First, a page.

“That’s so old school,” Alvesteffer answered his father. “What, am I going to tell my employees that I have to park up close and I have the shortest walk to the door? They’re the ones doing the real heavy lifting during the day … I’m way in the back there in the leadership lot.” For Alvesteffer and his executives, the choice of parking spots modeled the culture’s focus on service to the entire team.
Change Your Title
The executives we study lead as if their title is not just CEO, but also Chief Culture Officer. Tom Walter of Tasty Catering actually bears that title on his business cards. Bob Hottman of EKS&H says the other partners in his firm sometimes introduce him as the Chief Culture Officer.
As a leader, the best way to make your values meaningful is to invest time, money, energy, and intellect into building a values-driven culture. We’ve noticed several important habits among the high culture/high profit executives we study. These habits reflect management guru Edgar Schein’s research, and include:
- They actively participate in on-boarding, mentoring, training, and coaching;
- They apply resources, hire, fire, and promote to support and reinforce the values;
- They are constantly telling stories and recognizing people who put the values into practice;
- They promote dialogue about the values in senior team meetings, company-wide events, and through all communication channels;
- They use the values to evaluate company decisions;
- They proudly post the values in their offices, on their company merchandise, and in visible public places;
- They use the values to set strategy and build customer relationships; and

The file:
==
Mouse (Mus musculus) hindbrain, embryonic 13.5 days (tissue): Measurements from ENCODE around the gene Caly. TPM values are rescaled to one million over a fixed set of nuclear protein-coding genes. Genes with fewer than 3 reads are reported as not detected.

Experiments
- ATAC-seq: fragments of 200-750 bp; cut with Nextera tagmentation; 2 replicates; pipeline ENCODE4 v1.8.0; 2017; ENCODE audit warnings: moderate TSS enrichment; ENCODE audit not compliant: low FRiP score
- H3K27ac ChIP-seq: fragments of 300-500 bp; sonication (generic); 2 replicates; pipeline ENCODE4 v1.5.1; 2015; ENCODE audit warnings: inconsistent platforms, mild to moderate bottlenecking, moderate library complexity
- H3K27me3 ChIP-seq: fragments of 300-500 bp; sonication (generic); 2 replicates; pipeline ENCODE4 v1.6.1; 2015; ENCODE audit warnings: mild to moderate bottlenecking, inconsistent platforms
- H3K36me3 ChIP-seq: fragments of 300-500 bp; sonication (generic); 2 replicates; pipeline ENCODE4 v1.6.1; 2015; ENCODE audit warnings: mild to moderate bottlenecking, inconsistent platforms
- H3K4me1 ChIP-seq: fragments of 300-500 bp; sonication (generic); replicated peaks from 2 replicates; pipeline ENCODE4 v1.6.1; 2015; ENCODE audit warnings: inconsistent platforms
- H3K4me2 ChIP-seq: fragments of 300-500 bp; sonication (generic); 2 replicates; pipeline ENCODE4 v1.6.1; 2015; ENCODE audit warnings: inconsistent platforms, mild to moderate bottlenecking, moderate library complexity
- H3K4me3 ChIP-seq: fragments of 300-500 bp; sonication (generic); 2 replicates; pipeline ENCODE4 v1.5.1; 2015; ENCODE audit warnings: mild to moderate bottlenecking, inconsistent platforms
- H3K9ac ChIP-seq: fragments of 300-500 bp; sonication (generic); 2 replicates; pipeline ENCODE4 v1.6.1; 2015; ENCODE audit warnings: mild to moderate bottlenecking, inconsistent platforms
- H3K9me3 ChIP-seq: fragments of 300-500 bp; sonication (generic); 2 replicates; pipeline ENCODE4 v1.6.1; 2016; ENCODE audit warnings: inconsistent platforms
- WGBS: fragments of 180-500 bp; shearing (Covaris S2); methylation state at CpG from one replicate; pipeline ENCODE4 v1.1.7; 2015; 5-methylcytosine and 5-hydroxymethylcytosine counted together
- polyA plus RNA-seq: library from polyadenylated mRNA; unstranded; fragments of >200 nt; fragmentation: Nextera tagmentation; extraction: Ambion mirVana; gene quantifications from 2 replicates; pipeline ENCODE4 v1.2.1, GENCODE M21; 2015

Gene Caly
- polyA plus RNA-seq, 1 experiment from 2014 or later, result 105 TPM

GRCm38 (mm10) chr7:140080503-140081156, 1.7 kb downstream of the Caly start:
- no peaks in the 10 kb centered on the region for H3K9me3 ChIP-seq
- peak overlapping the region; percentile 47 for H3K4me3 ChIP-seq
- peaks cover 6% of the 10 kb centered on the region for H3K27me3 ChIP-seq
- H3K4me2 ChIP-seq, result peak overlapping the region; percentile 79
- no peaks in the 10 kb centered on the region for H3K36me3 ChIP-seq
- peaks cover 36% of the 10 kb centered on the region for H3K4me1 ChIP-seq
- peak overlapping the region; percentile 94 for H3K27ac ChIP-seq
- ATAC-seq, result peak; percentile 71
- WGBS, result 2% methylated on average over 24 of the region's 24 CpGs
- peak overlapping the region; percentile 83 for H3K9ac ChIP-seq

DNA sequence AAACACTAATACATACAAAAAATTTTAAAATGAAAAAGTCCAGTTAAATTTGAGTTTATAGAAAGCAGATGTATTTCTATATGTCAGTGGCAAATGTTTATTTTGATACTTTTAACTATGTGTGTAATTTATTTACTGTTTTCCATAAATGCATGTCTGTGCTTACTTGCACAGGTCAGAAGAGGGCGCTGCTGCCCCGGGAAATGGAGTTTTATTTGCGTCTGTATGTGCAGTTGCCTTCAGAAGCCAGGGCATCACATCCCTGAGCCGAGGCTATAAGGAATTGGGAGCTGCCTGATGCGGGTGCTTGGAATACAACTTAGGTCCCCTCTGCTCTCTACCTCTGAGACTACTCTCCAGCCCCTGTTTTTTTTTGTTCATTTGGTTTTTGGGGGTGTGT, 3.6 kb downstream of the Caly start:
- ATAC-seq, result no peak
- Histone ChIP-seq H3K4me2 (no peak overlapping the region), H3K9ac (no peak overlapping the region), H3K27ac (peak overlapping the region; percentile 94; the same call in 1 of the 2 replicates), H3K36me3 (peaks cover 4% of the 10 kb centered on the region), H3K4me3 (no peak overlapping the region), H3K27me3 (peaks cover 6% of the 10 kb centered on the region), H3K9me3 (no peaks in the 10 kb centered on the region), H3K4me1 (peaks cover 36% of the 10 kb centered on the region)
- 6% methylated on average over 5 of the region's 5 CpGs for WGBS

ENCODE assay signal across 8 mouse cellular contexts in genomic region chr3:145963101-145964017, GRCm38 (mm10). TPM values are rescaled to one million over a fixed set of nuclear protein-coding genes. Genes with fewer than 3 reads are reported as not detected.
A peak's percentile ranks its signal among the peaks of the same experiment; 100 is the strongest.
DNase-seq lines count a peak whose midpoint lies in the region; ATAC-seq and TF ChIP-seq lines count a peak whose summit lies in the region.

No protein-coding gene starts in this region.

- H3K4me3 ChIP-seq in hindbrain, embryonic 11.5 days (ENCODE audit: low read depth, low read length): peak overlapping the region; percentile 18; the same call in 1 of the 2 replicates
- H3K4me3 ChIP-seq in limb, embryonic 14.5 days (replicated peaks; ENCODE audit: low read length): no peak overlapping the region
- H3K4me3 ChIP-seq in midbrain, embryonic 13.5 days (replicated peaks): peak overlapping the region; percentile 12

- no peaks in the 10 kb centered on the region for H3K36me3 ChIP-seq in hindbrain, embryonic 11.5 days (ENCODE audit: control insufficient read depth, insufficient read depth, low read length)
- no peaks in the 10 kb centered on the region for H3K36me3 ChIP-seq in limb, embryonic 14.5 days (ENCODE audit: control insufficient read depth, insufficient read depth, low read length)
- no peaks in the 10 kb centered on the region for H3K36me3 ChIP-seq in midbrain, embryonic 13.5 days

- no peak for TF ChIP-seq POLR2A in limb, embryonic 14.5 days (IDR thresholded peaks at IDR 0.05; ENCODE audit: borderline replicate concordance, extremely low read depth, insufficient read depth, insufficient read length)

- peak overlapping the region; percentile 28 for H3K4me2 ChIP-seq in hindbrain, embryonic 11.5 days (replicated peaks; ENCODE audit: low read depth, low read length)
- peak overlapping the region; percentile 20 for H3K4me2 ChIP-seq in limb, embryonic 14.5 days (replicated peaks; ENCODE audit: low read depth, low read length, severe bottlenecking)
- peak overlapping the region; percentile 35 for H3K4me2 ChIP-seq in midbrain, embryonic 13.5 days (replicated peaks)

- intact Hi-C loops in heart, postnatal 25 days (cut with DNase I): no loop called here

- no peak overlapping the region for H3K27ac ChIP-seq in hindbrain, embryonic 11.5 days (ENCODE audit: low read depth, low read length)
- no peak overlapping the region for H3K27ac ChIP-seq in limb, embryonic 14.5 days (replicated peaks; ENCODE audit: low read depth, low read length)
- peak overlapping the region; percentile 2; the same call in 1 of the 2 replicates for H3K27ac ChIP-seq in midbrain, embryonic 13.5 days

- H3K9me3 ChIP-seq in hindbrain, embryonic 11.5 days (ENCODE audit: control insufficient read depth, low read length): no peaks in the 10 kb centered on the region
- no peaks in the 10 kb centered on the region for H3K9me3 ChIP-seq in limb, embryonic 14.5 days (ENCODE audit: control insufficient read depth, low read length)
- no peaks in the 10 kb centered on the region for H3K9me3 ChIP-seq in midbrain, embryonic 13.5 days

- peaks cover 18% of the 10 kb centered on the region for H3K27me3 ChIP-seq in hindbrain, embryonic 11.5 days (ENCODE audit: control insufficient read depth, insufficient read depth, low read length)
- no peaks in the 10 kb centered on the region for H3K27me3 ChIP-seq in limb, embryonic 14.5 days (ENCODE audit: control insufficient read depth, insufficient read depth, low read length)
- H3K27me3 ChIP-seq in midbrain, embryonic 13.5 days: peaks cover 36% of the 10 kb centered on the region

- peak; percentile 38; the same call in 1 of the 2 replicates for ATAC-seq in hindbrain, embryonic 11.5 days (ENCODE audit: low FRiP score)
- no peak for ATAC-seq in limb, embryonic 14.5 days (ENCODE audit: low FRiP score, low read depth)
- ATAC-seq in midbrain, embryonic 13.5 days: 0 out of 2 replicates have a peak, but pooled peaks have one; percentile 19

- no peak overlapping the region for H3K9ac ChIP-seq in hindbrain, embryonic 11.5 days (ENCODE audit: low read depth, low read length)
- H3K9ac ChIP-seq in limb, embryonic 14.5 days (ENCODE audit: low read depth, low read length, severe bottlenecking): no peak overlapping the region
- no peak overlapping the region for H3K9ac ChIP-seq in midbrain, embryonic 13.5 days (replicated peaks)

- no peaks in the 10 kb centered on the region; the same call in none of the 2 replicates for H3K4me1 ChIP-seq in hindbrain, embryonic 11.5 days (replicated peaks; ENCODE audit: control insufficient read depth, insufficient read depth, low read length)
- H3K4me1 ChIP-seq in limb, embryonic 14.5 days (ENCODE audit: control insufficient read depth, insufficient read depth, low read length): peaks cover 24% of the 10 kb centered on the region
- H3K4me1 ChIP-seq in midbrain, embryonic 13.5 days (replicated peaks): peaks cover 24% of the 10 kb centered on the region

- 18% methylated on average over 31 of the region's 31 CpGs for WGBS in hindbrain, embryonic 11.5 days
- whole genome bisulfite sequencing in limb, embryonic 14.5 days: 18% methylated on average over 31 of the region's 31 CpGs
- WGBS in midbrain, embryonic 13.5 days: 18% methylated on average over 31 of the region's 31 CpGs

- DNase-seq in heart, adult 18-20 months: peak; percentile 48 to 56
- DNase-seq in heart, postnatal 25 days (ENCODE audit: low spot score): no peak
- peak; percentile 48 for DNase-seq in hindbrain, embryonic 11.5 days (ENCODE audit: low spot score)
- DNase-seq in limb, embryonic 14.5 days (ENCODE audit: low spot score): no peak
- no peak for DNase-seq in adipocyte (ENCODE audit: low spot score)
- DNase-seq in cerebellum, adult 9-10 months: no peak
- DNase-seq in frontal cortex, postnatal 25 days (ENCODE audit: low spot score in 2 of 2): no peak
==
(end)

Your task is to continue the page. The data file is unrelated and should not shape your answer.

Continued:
- They relentlessly make sure that the values are integrated into every system and process of the organization.
Those eight habits are an incredible starting point for executives who want to build strong, positive workplace cultures. The following five tips offer additional, tangible tasks to focus on as you build an organization whose culture is optimized to engage employees and drive success.
- Stay involved in hiring: meet as many of your company’s prospects as possible, and make final decisions based on culture fit.
- Become personally involved in new employee orientation, so new team members can hear first about the culture from you.
- Hone your story telling skills. Look for stories that illustrate the best of the culture, and share them publicly to celebrate and shape the organization’s efforts.
- Start rituals or traditions that reflect the culture and can serve as regular reminders of the culture you most desire.
- Find measures of the culture – such as the Return on Values Inventory, or employee engagement surveys – and learn from the results.
How are you doing this in your own work? We’d love to hear your stories – please share in the comments box below.
This post is excerpted from Do Differently: How CEOs of Values-Driven Companies Spend their Time, an ebook by Jim Ludema, Ph.D., and Amber Johnson. Download your free copy at www.cvdl.org/different.
The book features research conducted by CVDL faculty, doctoral students and staff. Learn more about the Return on Values Project at www.returnonvaluesproject.com.
Interested in participating in this sort of research? Visit www.cvdl.org/doctorate to learn more about our executive doctoral program, which allows students can get involved in world-class research.